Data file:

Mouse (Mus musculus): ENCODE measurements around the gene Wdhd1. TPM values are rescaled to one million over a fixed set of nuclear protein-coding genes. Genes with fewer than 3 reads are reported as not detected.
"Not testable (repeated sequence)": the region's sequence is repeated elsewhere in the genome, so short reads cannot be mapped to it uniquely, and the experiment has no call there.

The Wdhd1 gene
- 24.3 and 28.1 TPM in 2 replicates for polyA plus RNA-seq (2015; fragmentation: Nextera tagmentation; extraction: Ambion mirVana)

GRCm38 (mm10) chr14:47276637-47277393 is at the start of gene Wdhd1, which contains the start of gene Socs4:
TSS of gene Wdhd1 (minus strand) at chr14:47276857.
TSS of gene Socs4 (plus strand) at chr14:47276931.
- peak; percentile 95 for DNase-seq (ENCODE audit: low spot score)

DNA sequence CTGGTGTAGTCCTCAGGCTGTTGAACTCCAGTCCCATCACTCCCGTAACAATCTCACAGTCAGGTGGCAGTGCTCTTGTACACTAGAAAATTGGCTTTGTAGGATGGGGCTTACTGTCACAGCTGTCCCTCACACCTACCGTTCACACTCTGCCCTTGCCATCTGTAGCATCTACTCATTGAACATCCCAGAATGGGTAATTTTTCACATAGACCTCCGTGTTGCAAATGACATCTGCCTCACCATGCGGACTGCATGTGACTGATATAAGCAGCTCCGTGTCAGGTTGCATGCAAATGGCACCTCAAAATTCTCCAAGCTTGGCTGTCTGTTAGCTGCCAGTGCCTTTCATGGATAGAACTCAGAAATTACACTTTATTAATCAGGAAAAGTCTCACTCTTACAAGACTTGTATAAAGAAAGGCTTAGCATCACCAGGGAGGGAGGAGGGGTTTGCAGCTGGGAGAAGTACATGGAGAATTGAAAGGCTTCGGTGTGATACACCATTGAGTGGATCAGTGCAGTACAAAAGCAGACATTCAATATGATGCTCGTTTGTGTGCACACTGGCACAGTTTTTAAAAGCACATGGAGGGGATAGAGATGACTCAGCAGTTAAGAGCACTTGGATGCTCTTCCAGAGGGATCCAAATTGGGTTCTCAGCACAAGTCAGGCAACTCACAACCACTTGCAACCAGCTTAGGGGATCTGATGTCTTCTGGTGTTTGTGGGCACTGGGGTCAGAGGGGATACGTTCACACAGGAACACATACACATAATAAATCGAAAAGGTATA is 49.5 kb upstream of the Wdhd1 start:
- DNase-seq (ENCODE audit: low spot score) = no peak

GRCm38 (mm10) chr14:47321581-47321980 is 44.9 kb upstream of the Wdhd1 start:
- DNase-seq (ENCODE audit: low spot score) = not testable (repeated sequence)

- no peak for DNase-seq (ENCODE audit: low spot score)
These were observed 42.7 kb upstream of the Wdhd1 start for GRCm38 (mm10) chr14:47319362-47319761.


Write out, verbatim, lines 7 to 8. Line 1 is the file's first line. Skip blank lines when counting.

TSS of gene Socs4 (plus strand) at chr14:47276931.
- peak; percentile 95 for DNase-seq (ENCODE audit: low spot score)